12:19—Vengeance belongs to the Lord.
The remaining three verses of this chapter continue Paul’s instruction about the proper response to an antagonistic world. This verse gives us a godly view of vengeance. What precisely does this word mean?
RC Sproul differentiates the meaning of three related words (I added the highlighting):
“Revenge is when the person who has injured me, is himself injured.” Revenge, the desire to “get even,” is absolutely forbidden for a Christian.
“I am vindicated when I am declared to be innocent.” If we are attacked, falsely accused, or even wrongly prosecuted by the state, God promises that we will be vindicated. Vindication might not come about in this lifetime, but it will come.
“I am avenged when the person who hurt me is punished.” Vengeance is not wrong or evil. It is a form of justice, Sproul points out.
The evil Paul warns against is to execute justice ourselves, because it is the prerogative of God. Says Sproul, “The comfort here is that God’s promise to avenge his people should be enough for us to know that we will be avenged perfectly.”
Charles Swindoll states, “Unlike our Creator, our desire for justice is fueled by pride, fear, hatred, and selfishness. Therefore, we are unqualified. Paul calls us to surrender our desire for justice and to seek blessing for the offender instead.”
Support for pacifism?
We also need to understand what Paul is not saying, because some people may see this verse as supporting passivity and nonresistance in the face of violent attack. The state has the right to defend its territory and protect its citizens. As Swindoll says, “This is not a proof text for pacifism. Paul wasn’t writing about the foreign policy of a nation. These are instructions for individuals who find themselves the target of another’s evil deeds.”
God is still the avenger
Paul’s phrase “leave it to the wrath of God” means “give room for it to work. Do not get in its way, as you will do by taking vengeance into your own hands” (Marvin Vincent). Paul derived his quotation from Deuteronomy 32:35, where God promises vengeance to vindicate his people from their enemies’ cruelty and derision.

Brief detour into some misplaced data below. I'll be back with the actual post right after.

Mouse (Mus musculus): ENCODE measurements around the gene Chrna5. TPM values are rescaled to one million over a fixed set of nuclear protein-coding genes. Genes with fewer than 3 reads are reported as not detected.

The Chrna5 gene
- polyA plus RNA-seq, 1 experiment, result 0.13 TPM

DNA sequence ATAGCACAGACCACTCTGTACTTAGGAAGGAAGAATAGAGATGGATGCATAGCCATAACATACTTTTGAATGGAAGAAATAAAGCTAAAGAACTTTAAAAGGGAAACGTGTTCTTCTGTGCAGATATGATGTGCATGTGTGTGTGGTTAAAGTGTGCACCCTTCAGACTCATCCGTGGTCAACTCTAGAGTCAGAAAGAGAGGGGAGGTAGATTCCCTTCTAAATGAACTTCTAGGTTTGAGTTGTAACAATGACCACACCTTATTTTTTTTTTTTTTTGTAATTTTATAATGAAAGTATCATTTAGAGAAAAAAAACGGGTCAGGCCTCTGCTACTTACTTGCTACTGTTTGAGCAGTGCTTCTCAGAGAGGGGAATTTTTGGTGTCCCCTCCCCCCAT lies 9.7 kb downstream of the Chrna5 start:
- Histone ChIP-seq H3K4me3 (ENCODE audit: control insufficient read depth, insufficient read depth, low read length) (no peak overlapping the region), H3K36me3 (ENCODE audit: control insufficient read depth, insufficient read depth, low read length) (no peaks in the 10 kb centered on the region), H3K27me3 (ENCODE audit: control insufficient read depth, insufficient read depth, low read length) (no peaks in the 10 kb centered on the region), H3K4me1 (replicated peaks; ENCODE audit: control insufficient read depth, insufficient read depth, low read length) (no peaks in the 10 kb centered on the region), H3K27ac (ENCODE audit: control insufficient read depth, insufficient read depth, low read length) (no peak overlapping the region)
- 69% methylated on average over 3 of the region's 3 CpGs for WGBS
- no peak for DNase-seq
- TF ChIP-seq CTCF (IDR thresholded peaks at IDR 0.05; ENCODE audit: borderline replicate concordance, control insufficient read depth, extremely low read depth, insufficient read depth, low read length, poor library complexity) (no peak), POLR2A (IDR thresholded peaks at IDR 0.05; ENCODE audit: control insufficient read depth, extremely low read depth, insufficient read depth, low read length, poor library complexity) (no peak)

This promise carries over to the New Testament. The timing of God’s wrath will coincide with the return of the Lord Jesus when he “is revealed from heaven with his mighty angels in flaming fire, inflicting vengeance on those who do not know God and on those who do not obey the gospel of our Lord Jesus” (2 Thessalonians 1:7-8). The martyrs who have been slain for their faithful witness will then have the answer to their question: “O Sovereign Lord, holy and true, how long before you will judge and avenge our blood on those who dwell on the earth?” (Revelation 6:10).
We are undeservedly loved
Finally, ponder the verse’s opening word, Beloved. How did we, who were once his enemies, get to be so loved by our Lord? “God shows his love for us in that while we were still sinners, Christ died for us” (Romans 5:8). Only because we have been justified by the blood of Christ will we be saved from his wrath (5:9), which will be visited on everyone outside of Christ.
This grace that we have received is all the more reason to have compassion on everyone who does wrong to us. Perhaps if we pray for them, they too will be converted from God’s enemies to his loved ones.